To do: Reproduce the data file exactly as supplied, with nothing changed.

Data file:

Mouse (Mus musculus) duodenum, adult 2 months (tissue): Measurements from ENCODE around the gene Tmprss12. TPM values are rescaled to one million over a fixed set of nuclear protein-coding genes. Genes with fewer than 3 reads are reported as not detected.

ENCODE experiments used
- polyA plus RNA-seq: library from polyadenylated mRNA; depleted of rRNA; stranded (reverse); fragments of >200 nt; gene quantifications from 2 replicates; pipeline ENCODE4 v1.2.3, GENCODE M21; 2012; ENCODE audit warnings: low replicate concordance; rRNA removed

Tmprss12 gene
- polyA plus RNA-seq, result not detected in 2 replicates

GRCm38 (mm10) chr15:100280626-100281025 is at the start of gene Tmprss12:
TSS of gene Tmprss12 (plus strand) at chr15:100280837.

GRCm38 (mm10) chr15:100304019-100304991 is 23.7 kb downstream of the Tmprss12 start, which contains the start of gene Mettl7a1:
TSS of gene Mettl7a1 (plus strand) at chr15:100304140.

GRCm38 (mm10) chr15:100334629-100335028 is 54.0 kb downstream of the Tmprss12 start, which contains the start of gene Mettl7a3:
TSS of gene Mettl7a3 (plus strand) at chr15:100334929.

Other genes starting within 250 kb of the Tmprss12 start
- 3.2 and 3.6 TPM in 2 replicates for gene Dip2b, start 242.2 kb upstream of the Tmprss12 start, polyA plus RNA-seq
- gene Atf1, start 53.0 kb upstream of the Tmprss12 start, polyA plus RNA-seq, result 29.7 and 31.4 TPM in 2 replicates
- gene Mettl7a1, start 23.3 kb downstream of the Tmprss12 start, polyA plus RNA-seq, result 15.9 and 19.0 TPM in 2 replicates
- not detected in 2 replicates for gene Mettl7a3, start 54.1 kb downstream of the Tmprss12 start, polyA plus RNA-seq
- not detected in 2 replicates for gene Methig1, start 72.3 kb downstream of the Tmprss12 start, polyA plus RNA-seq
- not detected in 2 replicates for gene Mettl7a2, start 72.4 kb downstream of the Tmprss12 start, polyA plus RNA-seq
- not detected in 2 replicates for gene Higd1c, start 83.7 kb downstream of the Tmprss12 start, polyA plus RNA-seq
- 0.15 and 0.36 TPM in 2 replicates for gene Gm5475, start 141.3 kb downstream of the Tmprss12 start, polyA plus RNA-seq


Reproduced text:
Mouse (Mus musculus) duodenum, adult 2 months (tissue): Measurements from ENCODE around the gene Tmprss12. TPM values are rescaled to one million over a fixed set of nuclear protein-coding genes. Genes with fewer than 3 reads are reported as not detected.

ENCODE experiments used
- polyA plus RNA-seq: library from polyadenylated mRNA; depleted of rRNA; stranded (reverse); fragments of >200 nt; gene quantifications from 2 replicates; pipeline ENCODE4 v1.2.3, GENCODE M21; 2012; ENCODE audit warnings: low replicate concordance; rRNA removed

Tmprss12 gene
- polyA plus RNA-seq, result not detected in 2 replicates

GRCm38 (mm10) chr15:100280626-100281025 is at the start of gene Tmprss12:
TSS of gene Tmprss12 (plus strand) at chr15:100280837.

GRCm38 (mm10) chr15:100304019-100304991 is 23.7 kb downstream of the Tmprss12 start, which contains the start of gene Mettl7a1:
TSS of gene Mettl7a1 (plus strand) at chr15:100304140.

GRCm38 (mm10) chr15:100334629-100335028 is 54.0 kb downstream of the Tmprss12 start, which contains the start of gene Mettl7a3:
TSS of gene Mettl7a3 (plus strand) at chr15:100334929.

Other genes starting within 250 kb of the Tmprss12 start
- 3.2 and 3.6 TPM in 2 replicates for gene Dip2b, start 242.2 kb upstream of the Tmprss12 start, polyA plus RNA-seq
- gene Atf1, start 53.0 kb upstream of the Tmprss12 start, polyA plus RNA-seq, result 29.7 and 31.4 TPM in 2 replicates
- gene Mettl7a1, start 23.3 kb downstream of the Tmprss12 start, polyA plus RNA-seq, result 15.9 and 19.0 TPM in 2 replicates
- not detected in 2 replicates for gene Mettl7a3, start 54.1 kb downstream of the Tmprss12 start, polyA plus RNA-seq
- not detected in 2 replicates for gene Methig1, start 72.3 kb downstream of the Tmprss12 start, polyA plus RNA-seq
- not detected in 2 replicates for gene Mettl7a2, start 72.4 kb downstream of the Tmprss12 start, polyA plus RNA-seq
- not detected in 2 replicates for gene Higd1c, start 83.7 kb downstream of the Tmprss12 start, polyA plus RNA-seq
- 0.15 and 0.36 TPM in 2 replicates for gene Gm5475, start 141.3 kb downstream of the Tmprss12 start, polyA plus RNA-seq